But first, let’s investigate the ups and downs of today’s Surface Studio sticking with the all-in-one approach. 


What Does the Surface Studio Gain From Being an All-In-One PC?

Unless Microsoft is cool with selling these at a loss, it’s clear that the Surface Studio absolutely works as a concept for an all-in-one PC for digital artists and designers. The release of the Surface Studio 2+ is evidence enough that it at least has an audience large enough to sustain two sequels. (Though, again, that four-year delay between releases was cause for concern.)

Microsoft Surface Studio 2+ screen

If you weren't familiar with the Surface Studio, would you even assume there's a computer in there? (Credit: Kyle Cobian)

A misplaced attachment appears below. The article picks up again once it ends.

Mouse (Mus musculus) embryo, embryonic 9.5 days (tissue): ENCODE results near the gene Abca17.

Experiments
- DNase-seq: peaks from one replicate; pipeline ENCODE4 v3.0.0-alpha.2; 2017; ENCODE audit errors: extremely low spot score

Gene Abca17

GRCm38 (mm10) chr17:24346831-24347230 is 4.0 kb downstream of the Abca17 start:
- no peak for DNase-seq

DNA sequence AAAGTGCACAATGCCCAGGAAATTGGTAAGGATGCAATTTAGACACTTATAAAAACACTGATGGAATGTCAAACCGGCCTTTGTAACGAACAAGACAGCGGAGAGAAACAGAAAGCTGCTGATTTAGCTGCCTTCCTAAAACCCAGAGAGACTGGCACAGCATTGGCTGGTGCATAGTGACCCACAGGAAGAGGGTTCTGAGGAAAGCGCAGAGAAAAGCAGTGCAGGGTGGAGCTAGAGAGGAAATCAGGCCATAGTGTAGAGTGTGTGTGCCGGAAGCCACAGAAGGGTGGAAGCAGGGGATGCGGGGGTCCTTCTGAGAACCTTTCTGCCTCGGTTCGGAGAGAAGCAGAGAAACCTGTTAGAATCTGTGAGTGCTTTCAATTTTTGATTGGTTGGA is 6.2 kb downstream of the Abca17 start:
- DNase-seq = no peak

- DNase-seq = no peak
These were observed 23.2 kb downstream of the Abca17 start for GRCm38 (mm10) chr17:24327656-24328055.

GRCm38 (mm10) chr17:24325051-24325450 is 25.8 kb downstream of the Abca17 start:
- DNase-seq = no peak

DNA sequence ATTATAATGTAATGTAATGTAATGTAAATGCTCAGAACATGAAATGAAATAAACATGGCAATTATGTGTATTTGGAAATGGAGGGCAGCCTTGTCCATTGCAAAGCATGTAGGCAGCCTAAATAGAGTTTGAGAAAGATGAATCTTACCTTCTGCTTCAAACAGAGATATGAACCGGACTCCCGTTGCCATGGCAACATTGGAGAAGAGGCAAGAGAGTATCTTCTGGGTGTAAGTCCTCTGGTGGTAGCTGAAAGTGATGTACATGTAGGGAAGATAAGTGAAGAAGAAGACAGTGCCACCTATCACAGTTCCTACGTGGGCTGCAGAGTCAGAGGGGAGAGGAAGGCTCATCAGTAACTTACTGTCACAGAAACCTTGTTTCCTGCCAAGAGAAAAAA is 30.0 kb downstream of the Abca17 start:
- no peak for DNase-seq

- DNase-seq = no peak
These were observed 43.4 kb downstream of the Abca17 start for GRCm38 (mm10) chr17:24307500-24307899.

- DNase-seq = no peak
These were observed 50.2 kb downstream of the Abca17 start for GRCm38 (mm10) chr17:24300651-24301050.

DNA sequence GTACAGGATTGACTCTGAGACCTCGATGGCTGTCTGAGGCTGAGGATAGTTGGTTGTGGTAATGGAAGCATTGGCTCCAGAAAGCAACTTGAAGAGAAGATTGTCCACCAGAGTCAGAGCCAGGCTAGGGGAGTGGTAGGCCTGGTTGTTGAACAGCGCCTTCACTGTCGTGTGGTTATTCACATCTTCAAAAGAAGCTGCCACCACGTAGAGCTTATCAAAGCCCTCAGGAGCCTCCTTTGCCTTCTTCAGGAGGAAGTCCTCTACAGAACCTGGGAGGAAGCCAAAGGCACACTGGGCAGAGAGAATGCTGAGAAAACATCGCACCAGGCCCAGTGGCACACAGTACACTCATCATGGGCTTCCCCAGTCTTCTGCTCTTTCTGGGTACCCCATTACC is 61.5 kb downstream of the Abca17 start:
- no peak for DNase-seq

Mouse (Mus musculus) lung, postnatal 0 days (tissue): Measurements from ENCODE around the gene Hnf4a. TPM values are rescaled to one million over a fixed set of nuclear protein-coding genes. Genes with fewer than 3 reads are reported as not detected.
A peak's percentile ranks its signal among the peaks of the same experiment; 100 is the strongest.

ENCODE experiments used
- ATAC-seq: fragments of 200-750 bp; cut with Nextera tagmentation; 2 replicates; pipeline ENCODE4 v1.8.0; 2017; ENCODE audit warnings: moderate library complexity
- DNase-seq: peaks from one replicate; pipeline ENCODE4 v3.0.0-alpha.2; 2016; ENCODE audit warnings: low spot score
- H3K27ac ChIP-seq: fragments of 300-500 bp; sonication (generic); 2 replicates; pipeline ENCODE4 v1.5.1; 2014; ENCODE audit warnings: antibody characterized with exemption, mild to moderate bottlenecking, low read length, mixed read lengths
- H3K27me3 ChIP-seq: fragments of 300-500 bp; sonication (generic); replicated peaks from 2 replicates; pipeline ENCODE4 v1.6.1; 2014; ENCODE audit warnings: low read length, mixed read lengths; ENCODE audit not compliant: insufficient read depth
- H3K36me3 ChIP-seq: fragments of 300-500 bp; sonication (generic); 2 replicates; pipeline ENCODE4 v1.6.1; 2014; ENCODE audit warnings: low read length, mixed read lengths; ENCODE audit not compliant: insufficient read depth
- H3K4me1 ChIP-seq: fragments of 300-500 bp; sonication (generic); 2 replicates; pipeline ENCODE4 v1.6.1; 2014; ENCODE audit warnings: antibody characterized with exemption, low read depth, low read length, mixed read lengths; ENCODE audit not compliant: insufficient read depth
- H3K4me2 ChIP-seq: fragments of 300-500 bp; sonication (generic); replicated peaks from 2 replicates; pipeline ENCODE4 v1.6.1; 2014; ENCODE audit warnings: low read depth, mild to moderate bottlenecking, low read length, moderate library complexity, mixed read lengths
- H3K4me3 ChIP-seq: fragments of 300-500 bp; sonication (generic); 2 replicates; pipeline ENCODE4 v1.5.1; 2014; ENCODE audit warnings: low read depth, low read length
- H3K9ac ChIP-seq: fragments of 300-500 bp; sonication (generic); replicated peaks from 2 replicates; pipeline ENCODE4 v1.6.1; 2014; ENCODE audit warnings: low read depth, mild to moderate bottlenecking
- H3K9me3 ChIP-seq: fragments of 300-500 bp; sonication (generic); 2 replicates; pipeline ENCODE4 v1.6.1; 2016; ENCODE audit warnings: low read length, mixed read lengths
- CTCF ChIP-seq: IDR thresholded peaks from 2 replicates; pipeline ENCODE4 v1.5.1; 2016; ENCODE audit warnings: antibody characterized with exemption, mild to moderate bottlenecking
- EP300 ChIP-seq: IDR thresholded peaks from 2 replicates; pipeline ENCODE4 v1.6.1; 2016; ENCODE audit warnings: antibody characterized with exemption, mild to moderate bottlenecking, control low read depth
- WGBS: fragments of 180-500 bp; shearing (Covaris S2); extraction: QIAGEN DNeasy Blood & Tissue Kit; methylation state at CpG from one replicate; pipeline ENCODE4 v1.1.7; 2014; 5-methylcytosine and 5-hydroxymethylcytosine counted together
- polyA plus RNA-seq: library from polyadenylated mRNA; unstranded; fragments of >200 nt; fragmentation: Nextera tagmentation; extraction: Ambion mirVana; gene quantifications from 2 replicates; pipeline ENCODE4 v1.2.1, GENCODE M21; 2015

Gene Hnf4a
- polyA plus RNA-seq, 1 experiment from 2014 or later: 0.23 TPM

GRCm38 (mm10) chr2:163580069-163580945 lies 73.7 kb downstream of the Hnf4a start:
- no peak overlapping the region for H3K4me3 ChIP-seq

The number one benefit of the Studio being an AIO is its simplicity. The thing comes in a box with a Surface Pen, Surface Keyboard, and Surface Mouse included. Just plug it into an outlet, and you're ready to go.

Another major benefit, on a related note, is space saving. Having the computer hardware come part and parcel with the display stands to save you lots of desk space. Also related to space savings: The Studio doesn’t rely on Intel or AMD integrated graphics, like most other mini PCs do, by fitting a laptop-grade Nvidia GPU inside.

However, that brings us to exactly what seems to drag down the Surface Studio product with every iteration, and it’s a problem that could likely be easily solved.


What About the All-In-One Design Holds the Surface Studio Back?

Getting right to the point, it’s the mobile processors. (Well, that and general tardiness of updates, but more on that in a moment.)